It's the Tea Party all over again.
But this time, the rebellion is not about taxes but about fish management. U.S. Rep. Steve Southerland, R-Panama City, introduced the Gulf Fisheries Fairness Act in the U.S. House. The bill would extend the state water boundaries of Florida, Alabama, Louisiana, Texas and Mississippi to the 20 fathom (120 feet) line, allowing the states to manage reef fish species like snapper, grouper, amberjack and triggerfish.
In some areas, the rule would reach out to some 60 statute miles offshore, compared to the current 9 nautical miles, or about 10 statute miles, as set by federal law.
The bill, if it passes, seems made to order for a visit to the Supreme Court because it clearly attempts to break the long-established federal ruling on the division between state and federal waters that applies to coasts all around the U.S. But odds are that it won't pass -- getting it past even the House would be a struggle, where the vast majority of states have no vested interest in coastal fisheries, to say nothing of the Senate or the current President not being inclined to give up federal domain.
It's perhaps more of a protest than serious legislation, but it surely makes the point. (Louisiana, by the way, has already notified the feds that it's going to manage for a 9-nautical-mile limit -- the state had formerly accepted the standard 3-mile limit, but due to the snapper debacle, it's making a 'water grab' -- more work for lawyers, we suspect.)
The Southerland bill was generated in the Florida Panhandle, where a huge charter boat industry depends on harvest of red snapper and other reef species for much of their annual income. The local skippers say --with considerable empirical support -- that there are more and larger red snapper in the Gulf today than there have been in the last 50 years, and that the NOAA in its attempts to manage the fishery is about 10 years behind on the recovery curve.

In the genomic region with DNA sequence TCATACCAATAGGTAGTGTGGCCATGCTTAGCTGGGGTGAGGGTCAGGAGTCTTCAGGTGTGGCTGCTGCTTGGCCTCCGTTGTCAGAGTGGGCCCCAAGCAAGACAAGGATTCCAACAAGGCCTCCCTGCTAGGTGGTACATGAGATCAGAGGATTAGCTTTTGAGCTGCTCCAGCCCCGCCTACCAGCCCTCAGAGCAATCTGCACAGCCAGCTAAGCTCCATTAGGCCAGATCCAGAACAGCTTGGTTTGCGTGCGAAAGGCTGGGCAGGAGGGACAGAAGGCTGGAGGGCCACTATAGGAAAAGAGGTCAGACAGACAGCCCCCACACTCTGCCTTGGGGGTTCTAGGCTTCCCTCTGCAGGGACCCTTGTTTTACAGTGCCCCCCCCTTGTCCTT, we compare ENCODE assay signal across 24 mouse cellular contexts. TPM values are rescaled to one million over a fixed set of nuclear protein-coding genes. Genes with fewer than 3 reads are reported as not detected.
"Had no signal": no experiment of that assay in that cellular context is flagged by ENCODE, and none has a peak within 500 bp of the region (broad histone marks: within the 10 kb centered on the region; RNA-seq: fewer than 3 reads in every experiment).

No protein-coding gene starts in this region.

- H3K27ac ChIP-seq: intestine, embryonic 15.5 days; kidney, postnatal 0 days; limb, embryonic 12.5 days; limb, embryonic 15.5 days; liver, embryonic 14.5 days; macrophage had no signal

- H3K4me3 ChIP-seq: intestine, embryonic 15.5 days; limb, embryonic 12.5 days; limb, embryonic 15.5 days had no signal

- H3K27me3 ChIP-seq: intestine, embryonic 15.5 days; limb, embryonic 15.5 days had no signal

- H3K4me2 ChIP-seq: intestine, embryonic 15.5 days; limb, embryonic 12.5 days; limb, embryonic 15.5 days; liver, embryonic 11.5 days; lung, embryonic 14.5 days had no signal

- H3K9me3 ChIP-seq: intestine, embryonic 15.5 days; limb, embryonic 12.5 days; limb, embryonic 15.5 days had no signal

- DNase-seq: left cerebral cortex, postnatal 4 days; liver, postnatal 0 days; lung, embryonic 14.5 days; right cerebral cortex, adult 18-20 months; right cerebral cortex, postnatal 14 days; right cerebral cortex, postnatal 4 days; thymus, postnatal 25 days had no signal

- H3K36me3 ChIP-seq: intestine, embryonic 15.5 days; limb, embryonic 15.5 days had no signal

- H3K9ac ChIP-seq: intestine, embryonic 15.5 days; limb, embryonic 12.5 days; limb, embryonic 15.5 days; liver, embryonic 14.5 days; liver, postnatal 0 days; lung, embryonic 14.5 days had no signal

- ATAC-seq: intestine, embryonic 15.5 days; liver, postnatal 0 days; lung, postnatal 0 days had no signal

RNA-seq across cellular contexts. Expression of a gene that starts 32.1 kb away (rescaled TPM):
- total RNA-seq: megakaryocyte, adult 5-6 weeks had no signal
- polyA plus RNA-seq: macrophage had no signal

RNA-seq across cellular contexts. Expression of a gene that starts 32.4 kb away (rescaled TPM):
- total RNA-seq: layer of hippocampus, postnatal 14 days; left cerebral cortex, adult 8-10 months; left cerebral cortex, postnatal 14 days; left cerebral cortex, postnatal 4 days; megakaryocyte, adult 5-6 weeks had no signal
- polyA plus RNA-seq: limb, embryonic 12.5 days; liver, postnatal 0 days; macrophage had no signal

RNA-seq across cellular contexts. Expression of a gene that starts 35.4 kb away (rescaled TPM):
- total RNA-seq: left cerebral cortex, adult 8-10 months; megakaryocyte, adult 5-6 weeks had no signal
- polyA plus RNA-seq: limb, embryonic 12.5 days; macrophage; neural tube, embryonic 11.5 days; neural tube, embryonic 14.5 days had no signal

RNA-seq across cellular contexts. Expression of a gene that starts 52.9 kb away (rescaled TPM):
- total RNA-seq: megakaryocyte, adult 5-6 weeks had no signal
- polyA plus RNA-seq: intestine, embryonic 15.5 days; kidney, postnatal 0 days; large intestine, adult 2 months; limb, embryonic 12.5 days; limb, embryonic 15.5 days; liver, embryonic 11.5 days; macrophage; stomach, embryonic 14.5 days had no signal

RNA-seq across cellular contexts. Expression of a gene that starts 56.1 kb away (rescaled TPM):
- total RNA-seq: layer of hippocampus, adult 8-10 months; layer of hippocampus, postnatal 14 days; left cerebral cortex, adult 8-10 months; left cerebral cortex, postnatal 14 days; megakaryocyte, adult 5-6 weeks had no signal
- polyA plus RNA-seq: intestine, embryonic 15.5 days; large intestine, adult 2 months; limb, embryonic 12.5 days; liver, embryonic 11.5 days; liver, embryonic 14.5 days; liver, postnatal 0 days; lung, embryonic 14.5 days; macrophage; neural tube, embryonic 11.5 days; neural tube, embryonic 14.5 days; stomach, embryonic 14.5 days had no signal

NOAA, to its credit, is being constrained by an unfortunate wording of the Magnuson Stevens Act which sets harvest goals in pounds of fish rather than individual fish. The federal managers have thus far set seasons to open and close so that no more than a given poundage is harvested each year.
But as the snapper fishery has rebounded dramatically thanks to needed limits over the last 15 years, the average size of the fish has gotten larger, much larger. And so the poundage limit is being reached much faster. With that, the feds feel obliged to shut the fishery down more quickly, effectively putting the charter fleets out of business, as well as damaging the business of all the hotels, restaurants, marinas and bars that depend on the fishing clientele.
Now, the fishermen are mad as hell and they're not going to take it anymore. We are approaching, or perhaps with this bill we have already passed, the point of open rebellion of the states against the federal management system.
Louisiana released this statement:
Beginning this Saturday, March 23, Louisiana will implement a weekend-only recreational red snapper season that will end on September 30, with a recreational bag limit of three fish per day at a 16-inch minimum.
A weekend is defined as Friday, Saturday and Sunday, with the exception of Memorial Day and Labor Day, when Monday will be classified as a weekend day as well.